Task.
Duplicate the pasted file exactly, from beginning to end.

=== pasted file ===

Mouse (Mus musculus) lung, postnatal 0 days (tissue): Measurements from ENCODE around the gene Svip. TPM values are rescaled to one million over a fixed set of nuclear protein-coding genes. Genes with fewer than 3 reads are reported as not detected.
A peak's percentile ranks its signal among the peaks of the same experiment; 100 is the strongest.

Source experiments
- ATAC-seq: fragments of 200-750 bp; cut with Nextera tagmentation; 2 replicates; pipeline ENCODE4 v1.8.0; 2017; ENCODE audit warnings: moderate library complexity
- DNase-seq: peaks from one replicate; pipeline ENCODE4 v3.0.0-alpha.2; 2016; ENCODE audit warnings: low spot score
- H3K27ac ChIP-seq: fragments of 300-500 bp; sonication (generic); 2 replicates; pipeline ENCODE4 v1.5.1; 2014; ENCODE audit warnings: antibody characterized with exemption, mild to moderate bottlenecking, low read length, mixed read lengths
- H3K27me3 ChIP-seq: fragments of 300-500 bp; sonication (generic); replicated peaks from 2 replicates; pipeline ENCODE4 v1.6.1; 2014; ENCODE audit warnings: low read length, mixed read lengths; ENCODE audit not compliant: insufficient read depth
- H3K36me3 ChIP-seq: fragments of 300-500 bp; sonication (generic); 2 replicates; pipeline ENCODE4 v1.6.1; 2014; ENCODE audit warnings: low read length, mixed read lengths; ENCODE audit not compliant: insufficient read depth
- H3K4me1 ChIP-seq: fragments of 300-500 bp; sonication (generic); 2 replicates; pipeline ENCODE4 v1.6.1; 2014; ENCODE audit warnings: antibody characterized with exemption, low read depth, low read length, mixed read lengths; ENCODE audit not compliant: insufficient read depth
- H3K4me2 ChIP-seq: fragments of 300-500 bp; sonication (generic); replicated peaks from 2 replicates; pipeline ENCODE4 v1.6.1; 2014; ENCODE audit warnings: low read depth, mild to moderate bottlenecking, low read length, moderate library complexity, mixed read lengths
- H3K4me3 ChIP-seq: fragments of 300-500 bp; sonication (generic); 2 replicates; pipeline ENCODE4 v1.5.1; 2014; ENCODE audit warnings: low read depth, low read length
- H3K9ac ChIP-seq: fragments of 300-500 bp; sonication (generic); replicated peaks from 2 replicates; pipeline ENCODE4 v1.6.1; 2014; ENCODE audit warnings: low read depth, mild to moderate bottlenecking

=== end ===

Mouse (Mus musculus) lung, postnatal 0 days (tissue): Measurements from ENCODE around the gene Svip. TPM values are rescaled to one million over a fixed set of nuclear protein-coding genes. Genes with fewer than 3 reads are reported as not detected.
A peak's percentile ranks its signal among the peaks of the same experiment; 100 is the strongest.

Source experiments
- ATAC-seq: fragments of 200-750 bp; cut with Nextera tagmentation; 2 replicates; pipeline ENCODE4 v1.8.0; 2017; ENCODE audit warnings: moderate library complexity
- DNase-seq: peaks from one replicate; pipeline ENCODE4 v3.0.0-alpha.2; 2016; ENCODE audit warnings: low spot score
- H3K27ac ChIP-seq: fragments of 300-500 bp; sonication (generic); 2 replicates; pipeline ENCODE4 v1.5.1; 2014; ENCODE audit warnings: antibody characterized with exemption, mild to moderate bottlenecking, low read length, mixed read lengths
- H3K27me3 ChIP-seq: fragments of 300-500 bp; sonication (generic); replicated peaks from 2 replicates; pipeline ENCODE4 v1.6.1; 2014; ENCODE audit warnings: low read length, mixed read lengths; ENCODE audit not compliant: insufficient read depth
- H3K36me3 ChIP-seq: fragments of 300-500 bp; sonication (generic); 2 replicates; pipeline ENCODE4 v1.6.1; 2014; ENCODE audit warnings: low read length, mixed read lengths; ENCODE audit not compliant: insufficient read depth
- H3K4me1 ChIP-seq: fragments of 300-500 bp; sonication (generic); 2 replicates; pipeline ENCODE4 v1.6.1; 2014; ENCODE audit warnings: antibody characterized with exemption, low read depth, low read length, mixed read lengths; ENCODE audit not compliant: insufficient read depth
- H3K4me2 ChIP-seq: fragments of 300-500 bp; sonication (generic); replicated peaks from 2 replicates; pipeline ENCODE4 v1.6.1; 2014; ENCODE audit warnings: low read depth, mild to moderate bottlenecking, low read length, moderate library complexity, mixed read lengths
- H3K4me3 ChIP-seq: fragments of 300-500 bp; sonication (generic); 2 replicates; pipeline ENCODE4 v1.5.1; 2014; ENCODE audit warnings: low read depth, low read length
- H3K9ac ChIP-seq: fragments of 300-500 bp; sonication (generic); replicated peaks from 2 replicates; pipeline ENCODE4 v1.6.1; 2014; ENCODE audit warnings: low read depth, mild to moderate bottlenecking